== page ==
The post Back in the room appeared first on The Irish World.

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Mind over matter

The Irish World - Tue, 23/11/2021 - 18:13

Blizzards frontman Bressie told David Hennessy about bringing his live podcast show to the UK, how he hit ‘rock bottom’ with his own mental health and when he was very close to going in midfield for Neasden Gaels. Mullingar’s Niall Breslin, or Bressie as he is better known, has worn many hats in his time. […]

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The Rogue to Redemption

The Irish World - Sun, 21/11/2021 - 14:28

Actor Aaron Monaghan told David Hennessy about the dark comedy Redemption of a Rogue, which deals with suicide and depression but seeks not to poke fun at such issues. Philip Docherty’s dark comedy Redemption of a Rogue centres around Jimmy Cullen, a character described as ‘tired of the living and breathing’ but has to return […]

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EU calls on Brexit minister to stop ‘political posturing’ over NI protocol

The Guardian - Sun, 21/11/2021 - 13:16

‘We cannot undo Brexit,’ says Maroš Šefčovič after David Frost says ‘more urgency’ required in negotiations

The EU has urged David Frost to end his “political posturing” over negotiations on the Northern Ireland protocol and accept that he cannot undo Brexit.

The European Commission vice-president Maroš Šefčovič was commenting after Lord Frost, the UK’s Brexit minister, called for an injection of “more urgency” into the talks aimed at solving the dispute over checks and controls on goods going from Great Britain to Northern Ireland.

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The young loyalist who dared contemplate the idea of a ‘new’, united, Ireland

The Guardian - Sat, 20/11/2021 - 21:31

Activist Joel Keys says unionism would benefit from confronting, not avoiding, the things it finds most difficult

He was the teenage supermarket worker who shocked MPs examining loyalist anger in Northern Ireland by claiming that sometimes violence “was the only tool you have left”. Joel Keys left the committee chair, Tory MP Simon Hoare, “chilled and appalled” and he faced a media backlash.

Six months on Keys, now 20, has not disappeared into oblivion after his 15 minutes of fame. Nor has he abandoned his position on violence. He has ambitions to become a local politician representing young loyalist communities that he describes as “goldmines” left behind by unionist parties and education leaders.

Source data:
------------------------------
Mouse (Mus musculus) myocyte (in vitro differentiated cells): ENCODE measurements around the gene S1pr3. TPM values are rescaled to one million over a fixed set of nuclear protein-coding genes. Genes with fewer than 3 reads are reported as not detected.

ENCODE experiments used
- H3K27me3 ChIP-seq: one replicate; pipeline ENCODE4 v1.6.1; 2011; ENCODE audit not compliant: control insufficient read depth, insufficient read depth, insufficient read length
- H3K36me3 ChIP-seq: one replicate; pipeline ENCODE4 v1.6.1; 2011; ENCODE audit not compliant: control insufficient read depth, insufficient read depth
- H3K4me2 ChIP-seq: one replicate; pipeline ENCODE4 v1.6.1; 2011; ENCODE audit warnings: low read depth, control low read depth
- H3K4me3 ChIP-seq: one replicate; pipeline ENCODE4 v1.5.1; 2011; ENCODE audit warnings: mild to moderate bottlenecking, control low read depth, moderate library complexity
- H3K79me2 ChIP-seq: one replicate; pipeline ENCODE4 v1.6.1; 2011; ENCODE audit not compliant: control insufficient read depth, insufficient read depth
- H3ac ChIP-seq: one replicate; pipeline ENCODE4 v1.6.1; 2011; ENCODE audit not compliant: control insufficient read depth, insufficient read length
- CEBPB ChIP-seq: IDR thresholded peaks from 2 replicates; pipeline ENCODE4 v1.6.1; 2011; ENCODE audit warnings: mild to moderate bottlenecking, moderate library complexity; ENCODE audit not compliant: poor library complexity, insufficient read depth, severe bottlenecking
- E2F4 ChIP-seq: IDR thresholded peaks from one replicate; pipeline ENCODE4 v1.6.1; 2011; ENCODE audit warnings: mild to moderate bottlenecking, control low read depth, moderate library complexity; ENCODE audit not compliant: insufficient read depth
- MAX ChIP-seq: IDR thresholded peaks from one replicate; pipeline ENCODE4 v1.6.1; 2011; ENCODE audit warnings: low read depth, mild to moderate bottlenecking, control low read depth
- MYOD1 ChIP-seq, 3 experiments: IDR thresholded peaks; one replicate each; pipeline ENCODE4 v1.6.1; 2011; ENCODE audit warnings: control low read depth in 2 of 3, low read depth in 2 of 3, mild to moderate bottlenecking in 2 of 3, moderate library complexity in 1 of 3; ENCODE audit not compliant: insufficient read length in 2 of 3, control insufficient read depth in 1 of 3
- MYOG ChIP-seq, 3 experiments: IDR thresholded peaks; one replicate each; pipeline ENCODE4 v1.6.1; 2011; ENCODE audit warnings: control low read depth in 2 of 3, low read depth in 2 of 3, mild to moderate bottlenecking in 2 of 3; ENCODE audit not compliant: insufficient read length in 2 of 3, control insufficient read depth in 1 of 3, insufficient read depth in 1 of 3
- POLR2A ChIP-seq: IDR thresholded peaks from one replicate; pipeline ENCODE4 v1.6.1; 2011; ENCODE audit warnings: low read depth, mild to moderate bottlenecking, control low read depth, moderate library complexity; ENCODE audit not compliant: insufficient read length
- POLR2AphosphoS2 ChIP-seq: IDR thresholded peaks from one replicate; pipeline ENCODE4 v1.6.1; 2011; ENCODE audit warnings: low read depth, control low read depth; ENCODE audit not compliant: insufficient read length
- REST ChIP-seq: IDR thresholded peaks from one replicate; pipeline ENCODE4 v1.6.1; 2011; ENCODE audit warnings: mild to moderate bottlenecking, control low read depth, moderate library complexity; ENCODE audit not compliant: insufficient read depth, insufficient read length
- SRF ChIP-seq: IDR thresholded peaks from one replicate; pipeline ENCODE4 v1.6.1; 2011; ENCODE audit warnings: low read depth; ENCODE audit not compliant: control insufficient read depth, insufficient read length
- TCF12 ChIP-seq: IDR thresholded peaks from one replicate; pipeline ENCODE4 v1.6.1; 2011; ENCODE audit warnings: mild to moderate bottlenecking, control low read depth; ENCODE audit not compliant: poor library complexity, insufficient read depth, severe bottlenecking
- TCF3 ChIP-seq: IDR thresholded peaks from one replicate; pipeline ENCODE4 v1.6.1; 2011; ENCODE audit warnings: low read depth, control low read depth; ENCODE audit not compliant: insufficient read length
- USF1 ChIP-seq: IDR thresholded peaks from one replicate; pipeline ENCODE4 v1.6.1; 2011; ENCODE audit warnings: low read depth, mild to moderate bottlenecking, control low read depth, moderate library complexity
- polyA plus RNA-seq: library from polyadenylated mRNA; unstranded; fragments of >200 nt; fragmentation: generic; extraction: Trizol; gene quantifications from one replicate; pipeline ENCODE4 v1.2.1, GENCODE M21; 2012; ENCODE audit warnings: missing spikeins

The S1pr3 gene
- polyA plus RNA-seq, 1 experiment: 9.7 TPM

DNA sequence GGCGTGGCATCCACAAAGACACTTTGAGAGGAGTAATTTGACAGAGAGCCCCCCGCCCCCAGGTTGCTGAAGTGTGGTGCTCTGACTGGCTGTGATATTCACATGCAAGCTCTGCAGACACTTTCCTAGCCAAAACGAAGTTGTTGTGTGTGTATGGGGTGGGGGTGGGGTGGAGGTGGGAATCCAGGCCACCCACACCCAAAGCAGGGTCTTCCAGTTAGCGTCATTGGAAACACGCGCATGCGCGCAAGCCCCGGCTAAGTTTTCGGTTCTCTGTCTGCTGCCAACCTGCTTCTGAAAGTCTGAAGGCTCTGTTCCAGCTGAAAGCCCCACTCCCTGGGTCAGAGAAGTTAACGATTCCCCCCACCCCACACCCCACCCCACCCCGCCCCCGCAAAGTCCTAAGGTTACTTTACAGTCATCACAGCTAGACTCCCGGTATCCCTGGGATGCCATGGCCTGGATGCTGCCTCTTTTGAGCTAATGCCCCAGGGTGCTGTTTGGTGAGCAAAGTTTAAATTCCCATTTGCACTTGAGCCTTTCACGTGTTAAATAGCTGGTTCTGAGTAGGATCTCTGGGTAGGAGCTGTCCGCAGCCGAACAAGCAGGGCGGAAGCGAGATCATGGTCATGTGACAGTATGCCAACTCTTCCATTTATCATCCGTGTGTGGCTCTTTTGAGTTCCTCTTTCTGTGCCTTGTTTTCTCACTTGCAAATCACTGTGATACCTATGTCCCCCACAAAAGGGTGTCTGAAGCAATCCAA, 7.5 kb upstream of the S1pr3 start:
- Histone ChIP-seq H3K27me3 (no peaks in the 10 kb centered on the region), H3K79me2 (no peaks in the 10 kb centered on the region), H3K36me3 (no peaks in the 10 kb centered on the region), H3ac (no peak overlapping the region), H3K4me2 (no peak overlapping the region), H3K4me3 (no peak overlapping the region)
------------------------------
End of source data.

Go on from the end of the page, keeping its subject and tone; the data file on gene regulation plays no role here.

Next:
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Brexit: Michael Gove ‘confident’ article 16 will not be triggered

The Guardian - Fri, 19/11/2021 - 18:00

Minister’s comments come as hopes grow Northern Ireland deal will be reached after ‘tone change’ in talks

The prospects for a deal with the EU over post-Brexit arrangements for Northern Ireland have been raised, as Michael Gove said the government was “confident” it would not need to trigger article 16 suspending the current deal.

The cabinet minister, who has special responsibilities for the union, suggested there were sufficient signs of progress after five weeks of talks that the government would not need to follow through on its recent threats.

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Deposit return scheme: Cloak and dagger policy risks betraying Ireland’s beautiful nature

An Phoblacht - Fri, 19/11/2021 - 17:56
A DEPOSIT RETURN SCHEME (DRS) for drinks containers was a centrepiece of the Taoiseach’s Programme for Government set out in June last year. A DRS for Ireland will see shoppers pay a small deposit on drinks containers which is subsequently redeemed when the packaging is returned. Done right, the scheme could be a game-changer for Ireland’s once pristine natural spaces.
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Horror at the Poland-Belarus Border

Rebel - Fri, 19/11/2021 - 13:29